The dead uncle of an Iraqi girl who died last month after contracting the deadly bird flu virus also had the disease, said U.S. and U.N. officials Thursday, citing results of samples tested at a U.N.-certified laboratory in Egypt.
The man died Jan. 27 in Iraq's northern Kurdistan region and lived in the same house as his 15-year-old niece, who was confirmed as the country's first bird flu-related death. They died 10 days apart.
"We learned today that the uncle's samples came back positive from Cairo for avian influenza H5N1," said a U.S. official, who declined to be identified further because he was not authorized to release the information to the media.
The U.S. official said the tests did not indicate if the uncle had caught the virus from his niece. To date there have been no confirmed cases that H5N1 has mutated into a virus capable of being passed directly between humans. Experts fear such a development could lead to a global pandemic.
An official from the U.N.'s Food and Agriculture Organization office confirmed that the sample from the uncle had tested positive for H5N1 when analyzed by the U.S. Navy Medical Research Unit laboratory in the Egyptian capital.
The Navy lab is certified by the United Nations' World Health Organization to conduct such tests.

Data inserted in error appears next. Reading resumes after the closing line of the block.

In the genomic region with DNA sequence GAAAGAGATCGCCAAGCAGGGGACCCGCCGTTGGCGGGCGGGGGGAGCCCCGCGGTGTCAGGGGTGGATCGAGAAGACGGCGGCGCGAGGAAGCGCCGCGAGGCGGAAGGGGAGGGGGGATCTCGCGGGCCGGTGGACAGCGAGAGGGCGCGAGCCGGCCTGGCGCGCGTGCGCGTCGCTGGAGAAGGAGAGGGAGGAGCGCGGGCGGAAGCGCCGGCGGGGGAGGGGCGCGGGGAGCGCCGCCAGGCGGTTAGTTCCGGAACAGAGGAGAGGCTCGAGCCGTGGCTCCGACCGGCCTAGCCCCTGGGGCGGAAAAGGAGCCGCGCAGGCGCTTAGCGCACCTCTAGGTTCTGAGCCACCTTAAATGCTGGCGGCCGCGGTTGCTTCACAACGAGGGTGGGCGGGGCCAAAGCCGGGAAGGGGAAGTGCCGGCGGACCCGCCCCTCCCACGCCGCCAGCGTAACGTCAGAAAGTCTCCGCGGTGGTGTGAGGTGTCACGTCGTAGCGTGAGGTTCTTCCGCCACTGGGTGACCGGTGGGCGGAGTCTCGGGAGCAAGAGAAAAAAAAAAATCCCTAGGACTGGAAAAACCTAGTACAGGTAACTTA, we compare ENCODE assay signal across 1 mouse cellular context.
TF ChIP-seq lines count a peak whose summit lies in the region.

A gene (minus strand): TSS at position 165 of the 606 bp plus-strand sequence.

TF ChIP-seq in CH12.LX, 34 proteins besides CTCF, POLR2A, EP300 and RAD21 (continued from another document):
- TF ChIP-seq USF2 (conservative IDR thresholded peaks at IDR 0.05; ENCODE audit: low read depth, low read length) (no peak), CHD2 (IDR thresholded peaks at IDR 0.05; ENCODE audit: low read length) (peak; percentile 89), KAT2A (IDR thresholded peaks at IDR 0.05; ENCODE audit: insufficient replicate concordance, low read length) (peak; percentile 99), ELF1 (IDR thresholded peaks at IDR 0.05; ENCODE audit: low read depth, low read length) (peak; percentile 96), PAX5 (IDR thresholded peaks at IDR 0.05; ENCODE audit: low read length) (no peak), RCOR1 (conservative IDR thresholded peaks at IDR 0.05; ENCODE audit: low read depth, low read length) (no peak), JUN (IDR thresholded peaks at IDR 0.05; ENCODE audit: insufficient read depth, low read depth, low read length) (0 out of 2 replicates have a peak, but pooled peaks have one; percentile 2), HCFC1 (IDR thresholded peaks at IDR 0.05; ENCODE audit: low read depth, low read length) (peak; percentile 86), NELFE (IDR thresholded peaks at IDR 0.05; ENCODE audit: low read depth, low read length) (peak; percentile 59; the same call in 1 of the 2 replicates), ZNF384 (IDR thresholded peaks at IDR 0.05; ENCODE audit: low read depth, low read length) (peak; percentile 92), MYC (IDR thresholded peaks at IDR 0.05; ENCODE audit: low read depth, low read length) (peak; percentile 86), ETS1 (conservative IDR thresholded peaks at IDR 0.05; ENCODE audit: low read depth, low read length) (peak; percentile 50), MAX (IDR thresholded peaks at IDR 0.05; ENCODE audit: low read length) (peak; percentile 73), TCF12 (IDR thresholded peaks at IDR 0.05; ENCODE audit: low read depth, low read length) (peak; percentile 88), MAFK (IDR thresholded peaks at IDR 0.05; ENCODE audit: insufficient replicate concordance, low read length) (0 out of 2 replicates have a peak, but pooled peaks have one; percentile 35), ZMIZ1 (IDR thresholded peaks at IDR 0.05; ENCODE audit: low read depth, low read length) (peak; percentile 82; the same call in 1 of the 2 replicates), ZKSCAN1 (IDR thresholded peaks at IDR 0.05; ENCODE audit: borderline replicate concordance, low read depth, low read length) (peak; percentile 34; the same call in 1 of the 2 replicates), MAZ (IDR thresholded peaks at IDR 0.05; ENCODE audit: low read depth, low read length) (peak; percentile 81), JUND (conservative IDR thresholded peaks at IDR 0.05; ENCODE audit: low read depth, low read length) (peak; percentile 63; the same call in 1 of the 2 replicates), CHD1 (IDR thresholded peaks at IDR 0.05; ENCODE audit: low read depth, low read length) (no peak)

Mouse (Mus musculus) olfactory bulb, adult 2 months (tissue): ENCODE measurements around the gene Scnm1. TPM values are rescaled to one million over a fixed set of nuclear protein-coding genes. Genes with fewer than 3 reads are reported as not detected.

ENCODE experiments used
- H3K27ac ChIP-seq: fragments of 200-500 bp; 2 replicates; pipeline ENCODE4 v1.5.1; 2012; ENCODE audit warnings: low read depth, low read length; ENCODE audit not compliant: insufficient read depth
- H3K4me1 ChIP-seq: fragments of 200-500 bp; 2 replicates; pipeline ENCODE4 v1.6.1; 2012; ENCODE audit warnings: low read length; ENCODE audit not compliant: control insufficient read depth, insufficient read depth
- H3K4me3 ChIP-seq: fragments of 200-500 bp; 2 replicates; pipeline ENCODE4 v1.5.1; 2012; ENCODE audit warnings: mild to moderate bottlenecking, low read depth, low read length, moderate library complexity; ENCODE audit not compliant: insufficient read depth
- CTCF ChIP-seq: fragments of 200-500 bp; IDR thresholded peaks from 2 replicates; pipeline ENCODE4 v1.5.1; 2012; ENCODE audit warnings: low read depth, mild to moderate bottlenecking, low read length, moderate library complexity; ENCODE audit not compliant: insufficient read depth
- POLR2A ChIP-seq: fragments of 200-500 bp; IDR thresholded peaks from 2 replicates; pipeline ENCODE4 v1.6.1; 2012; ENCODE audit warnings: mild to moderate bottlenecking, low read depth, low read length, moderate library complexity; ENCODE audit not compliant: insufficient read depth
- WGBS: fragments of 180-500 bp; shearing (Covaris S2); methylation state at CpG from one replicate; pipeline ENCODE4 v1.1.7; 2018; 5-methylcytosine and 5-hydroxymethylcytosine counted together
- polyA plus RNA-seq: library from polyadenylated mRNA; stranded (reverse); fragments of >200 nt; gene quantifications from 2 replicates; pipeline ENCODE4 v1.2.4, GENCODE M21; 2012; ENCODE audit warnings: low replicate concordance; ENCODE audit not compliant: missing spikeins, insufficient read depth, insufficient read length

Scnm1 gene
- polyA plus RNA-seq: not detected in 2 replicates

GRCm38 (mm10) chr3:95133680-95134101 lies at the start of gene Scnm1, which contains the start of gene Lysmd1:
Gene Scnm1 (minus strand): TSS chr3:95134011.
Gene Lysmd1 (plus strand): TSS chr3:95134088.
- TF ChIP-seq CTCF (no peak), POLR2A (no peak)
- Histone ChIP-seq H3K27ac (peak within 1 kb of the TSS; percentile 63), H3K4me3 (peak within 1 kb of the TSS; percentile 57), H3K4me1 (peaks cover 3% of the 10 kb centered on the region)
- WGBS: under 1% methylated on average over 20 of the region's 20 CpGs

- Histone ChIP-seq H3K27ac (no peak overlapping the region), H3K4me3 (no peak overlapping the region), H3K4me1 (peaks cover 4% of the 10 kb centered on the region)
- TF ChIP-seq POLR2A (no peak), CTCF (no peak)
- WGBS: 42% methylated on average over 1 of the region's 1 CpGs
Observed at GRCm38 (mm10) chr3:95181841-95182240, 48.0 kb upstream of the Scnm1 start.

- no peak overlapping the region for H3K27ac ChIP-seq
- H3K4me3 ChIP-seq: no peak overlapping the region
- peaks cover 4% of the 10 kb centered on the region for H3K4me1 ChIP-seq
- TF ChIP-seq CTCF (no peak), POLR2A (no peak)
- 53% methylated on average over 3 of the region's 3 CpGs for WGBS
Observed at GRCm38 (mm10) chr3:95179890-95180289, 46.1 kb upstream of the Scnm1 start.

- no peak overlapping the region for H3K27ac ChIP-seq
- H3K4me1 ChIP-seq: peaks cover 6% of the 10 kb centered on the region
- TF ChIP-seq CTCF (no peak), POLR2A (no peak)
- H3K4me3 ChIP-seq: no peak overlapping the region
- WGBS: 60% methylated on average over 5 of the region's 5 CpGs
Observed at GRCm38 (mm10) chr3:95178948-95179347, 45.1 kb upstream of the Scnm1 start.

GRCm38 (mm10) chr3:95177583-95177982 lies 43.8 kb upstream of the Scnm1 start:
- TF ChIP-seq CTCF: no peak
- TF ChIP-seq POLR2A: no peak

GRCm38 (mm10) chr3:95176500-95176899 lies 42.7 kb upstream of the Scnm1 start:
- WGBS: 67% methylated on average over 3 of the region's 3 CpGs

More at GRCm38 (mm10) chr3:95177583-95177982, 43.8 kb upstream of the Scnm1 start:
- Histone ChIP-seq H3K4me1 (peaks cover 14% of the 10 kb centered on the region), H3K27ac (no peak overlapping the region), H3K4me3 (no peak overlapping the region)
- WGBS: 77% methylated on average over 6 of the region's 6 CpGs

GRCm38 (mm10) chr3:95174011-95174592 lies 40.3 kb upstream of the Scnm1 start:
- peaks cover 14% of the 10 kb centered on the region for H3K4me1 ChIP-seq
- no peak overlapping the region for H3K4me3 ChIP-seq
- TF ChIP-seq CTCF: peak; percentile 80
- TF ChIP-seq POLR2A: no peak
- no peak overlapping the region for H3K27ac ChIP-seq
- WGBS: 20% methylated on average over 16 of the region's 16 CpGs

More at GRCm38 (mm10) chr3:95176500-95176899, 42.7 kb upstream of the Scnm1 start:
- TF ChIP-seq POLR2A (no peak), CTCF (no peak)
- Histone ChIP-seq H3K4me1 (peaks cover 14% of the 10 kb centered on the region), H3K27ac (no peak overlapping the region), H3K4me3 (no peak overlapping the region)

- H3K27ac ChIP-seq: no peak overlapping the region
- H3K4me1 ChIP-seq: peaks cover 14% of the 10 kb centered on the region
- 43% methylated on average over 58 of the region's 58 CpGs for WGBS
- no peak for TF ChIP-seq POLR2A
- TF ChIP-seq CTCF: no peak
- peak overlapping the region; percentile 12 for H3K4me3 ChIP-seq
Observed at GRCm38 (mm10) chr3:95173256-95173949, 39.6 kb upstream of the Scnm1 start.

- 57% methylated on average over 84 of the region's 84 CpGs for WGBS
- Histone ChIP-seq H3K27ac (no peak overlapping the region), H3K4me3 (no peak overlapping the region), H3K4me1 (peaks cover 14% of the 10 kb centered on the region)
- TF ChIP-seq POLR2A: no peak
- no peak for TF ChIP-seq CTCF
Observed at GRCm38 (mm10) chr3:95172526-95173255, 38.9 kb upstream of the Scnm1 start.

But one further test must be carried out by a London laboratory certified by the United Nations' World Health Organization before the world body confirms that the uncle did in fact have bird flu H5N1.
Talib Ali Elam, FAO's Cairo-based regional officer for animal health, said the girl's family and uncle kept poultry in the district of Serkapkan in Sulaimaniyah, a Kurdish province in northeastern Iraq.
After their deaths, the family "culled all chicken, geese, turkey, ducks in Serkapkan and 36 villages around," said Elam, who visited the area as part of a U.N.-led delegation.
Elam said the U.S. Navy laboratory is working through more than 100 human samples from Iraq and at least two dozen samples from birds and cats.
H5N1 has killed at least 91 people, mostly in Asia, since 2003, but catching the disease remains extremely difficult. Cases of birds being found with the disease have recently surfaced in Nigeria plus numerous European states, including Italy, Greece and Germany, reports AP.
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